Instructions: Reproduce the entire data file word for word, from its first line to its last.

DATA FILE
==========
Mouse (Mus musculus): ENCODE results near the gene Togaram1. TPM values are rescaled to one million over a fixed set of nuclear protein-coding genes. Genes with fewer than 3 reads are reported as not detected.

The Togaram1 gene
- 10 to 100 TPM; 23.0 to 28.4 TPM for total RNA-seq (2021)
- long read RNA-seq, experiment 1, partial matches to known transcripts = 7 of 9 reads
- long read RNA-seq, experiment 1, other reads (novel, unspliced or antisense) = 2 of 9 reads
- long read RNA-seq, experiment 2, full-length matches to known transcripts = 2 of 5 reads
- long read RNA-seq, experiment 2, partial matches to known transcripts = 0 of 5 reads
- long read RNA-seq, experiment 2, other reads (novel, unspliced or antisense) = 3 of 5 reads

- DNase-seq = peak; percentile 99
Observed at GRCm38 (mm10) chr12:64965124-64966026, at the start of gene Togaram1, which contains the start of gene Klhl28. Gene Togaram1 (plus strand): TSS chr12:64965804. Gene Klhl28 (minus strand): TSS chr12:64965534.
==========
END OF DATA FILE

Mouse (Mus musculus): ENCODE results near the gene Togaram1. TPM values are rescaled to one million over a fixed set of nuclear protein-coding genes. Genes with fewer than 3 reads are reported as not detected.

The Togaram1 gene
- 10 to 100 TPM; 23.0 to 28.4 TPM for total RNA-seq (2021)
- long read RNA-seq, experiment 1, partial matches to known transcripts = 7 of 9 reads
- long read RNA-seq, experiment 1, other reads (novel, unspliced or antisense) = 2 of 9 reads
- long read RNA-seq, experiment 2, full-length matches to known transcripts = 2 of 5 reads
- long read RNA-seq, experiment 2, partial matches to known transcripts = 0 of 5 reads
- long read RNA-seq, experiment 2, other reads (novel, unspliced or antisense) = 3 of 5 reads

- DNase-seq = peak; percentile 99
Observed at GRCm38 (mm10) chr12:64965124-64966026, at the start of gene Togaram1, which contains the start of gene Klhl28. Gene Togaram1 (plus strand): TSS chr12:64965804. Gene Klhl28 (minus strand): TSS chr12:64965534.